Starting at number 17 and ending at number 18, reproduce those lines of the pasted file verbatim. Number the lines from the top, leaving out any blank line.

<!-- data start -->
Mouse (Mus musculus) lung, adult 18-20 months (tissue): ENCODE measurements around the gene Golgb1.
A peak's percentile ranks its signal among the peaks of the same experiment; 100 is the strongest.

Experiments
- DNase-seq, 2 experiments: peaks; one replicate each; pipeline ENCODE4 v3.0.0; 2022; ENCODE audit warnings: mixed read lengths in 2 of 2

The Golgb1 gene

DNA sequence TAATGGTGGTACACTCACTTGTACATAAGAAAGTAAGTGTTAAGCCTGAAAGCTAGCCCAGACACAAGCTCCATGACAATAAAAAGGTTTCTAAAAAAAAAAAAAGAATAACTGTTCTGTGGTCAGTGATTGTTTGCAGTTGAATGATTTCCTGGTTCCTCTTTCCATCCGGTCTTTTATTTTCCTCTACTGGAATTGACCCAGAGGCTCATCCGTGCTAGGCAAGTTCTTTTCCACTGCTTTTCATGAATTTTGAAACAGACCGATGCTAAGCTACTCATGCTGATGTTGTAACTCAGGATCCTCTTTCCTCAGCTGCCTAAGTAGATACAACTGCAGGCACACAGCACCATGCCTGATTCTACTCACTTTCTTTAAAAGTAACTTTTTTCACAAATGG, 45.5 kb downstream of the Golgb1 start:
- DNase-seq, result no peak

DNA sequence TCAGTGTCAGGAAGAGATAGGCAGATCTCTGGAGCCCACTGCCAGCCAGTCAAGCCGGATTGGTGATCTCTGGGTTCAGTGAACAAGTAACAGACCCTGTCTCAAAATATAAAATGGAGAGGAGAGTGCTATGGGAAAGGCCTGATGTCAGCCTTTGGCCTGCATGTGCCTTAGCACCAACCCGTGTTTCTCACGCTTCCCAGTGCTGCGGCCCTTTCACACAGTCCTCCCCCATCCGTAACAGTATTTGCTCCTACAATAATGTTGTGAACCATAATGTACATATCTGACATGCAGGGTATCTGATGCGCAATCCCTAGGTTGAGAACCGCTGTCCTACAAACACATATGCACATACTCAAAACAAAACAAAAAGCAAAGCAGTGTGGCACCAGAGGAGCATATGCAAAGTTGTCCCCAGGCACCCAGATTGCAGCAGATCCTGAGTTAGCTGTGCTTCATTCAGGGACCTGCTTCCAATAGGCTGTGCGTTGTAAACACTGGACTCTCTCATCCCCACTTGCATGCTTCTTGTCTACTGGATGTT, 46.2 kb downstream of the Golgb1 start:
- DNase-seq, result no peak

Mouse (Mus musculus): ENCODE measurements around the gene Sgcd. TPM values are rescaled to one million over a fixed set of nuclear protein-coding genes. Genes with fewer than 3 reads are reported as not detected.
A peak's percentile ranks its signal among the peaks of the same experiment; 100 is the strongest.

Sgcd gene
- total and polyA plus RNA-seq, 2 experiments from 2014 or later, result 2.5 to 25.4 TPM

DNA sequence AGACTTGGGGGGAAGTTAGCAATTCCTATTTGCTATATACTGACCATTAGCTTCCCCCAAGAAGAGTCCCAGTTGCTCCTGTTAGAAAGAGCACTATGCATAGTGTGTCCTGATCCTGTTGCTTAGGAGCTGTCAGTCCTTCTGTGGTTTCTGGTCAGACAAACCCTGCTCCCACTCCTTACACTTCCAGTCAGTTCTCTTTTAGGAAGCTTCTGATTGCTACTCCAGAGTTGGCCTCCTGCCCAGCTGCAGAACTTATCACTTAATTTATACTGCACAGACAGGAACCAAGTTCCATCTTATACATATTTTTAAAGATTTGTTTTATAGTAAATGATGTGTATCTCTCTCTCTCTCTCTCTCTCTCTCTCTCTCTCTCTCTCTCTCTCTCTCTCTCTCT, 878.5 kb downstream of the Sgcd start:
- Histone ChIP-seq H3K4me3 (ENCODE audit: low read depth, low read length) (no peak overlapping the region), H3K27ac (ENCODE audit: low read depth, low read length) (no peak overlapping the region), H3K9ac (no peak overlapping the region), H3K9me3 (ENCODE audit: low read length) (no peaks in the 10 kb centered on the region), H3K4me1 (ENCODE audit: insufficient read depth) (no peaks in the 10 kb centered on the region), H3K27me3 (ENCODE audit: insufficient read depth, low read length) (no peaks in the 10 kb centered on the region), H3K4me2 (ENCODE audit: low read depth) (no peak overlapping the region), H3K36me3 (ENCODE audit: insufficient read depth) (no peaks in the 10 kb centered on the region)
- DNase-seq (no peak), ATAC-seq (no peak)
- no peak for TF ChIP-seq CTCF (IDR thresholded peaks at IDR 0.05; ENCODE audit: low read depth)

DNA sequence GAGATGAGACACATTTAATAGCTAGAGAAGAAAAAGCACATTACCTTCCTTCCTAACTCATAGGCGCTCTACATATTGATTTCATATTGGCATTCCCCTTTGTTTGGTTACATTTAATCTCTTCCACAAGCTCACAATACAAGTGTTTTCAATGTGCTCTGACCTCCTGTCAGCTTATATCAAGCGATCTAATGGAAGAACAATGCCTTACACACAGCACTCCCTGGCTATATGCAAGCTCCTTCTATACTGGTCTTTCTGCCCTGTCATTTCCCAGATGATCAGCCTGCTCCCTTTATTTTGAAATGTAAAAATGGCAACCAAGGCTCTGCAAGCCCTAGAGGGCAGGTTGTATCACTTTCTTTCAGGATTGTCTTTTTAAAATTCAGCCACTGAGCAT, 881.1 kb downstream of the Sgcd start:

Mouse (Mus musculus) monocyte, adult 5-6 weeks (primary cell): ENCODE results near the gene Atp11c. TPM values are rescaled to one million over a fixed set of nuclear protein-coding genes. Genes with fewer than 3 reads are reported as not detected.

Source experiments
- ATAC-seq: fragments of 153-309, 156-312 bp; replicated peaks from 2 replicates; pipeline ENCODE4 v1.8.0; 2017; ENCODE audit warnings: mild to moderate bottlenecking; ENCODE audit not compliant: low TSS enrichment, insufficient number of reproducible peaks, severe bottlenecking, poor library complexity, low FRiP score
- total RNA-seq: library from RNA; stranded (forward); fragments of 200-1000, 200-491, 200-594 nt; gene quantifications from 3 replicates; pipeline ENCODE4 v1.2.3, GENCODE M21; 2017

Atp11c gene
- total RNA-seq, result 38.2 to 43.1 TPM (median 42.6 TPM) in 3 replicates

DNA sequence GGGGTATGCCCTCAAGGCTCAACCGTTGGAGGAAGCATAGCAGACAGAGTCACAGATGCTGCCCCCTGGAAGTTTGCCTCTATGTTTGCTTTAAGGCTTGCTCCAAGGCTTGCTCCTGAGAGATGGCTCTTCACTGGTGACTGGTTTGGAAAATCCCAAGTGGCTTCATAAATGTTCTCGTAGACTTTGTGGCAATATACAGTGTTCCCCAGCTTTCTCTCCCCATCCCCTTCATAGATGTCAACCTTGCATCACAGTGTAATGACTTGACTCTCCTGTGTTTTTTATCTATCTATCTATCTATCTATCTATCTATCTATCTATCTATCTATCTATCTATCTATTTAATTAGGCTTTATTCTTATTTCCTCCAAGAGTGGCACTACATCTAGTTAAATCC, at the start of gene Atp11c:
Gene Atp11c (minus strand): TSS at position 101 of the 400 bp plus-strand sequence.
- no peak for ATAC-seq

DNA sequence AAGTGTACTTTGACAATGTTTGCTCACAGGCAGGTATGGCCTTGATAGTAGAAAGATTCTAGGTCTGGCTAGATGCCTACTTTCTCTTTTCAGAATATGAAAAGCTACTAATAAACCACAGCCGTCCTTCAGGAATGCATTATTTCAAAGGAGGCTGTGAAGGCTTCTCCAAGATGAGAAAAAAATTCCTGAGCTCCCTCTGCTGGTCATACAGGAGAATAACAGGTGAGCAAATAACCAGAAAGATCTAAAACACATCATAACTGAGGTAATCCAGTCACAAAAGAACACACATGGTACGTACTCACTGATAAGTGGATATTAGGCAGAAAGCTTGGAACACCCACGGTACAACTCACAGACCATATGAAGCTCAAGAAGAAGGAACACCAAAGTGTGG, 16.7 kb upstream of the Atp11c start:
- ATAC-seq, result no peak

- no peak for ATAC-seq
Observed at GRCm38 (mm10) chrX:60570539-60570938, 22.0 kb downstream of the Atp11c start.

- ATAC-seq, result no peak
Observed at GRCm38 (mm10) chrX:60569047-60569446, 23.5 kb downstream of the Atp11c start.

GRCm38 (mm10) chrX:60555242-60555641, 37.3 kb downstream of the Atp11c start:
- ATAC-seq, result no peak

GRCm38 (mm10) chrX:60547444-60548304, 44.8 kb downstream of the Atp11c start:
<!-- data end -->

- no peak for TF ChIP-seq CTCF (IDR thresholded peaks at IDR 0.05; ENCODE audit: low read depth)

DNA sequence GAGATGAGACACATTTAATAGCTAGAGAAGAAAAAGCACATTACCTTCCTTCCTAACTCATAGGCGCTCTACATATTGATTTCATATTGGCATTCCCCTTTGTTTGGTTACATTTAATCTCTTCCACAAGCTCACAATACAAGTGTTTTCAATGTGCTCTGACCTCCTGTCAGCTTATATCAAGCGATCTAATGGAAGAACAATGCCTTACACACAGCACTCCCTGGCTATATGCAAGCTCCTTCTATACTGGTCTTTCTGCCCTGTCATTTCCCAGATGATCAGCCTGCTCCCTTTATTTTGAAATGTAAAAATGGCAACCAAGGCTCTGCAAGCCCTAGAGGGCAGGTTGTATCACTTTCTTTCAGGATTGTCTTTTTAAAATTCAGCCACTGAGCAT, 881.1 kb downstream of the Sgcd start: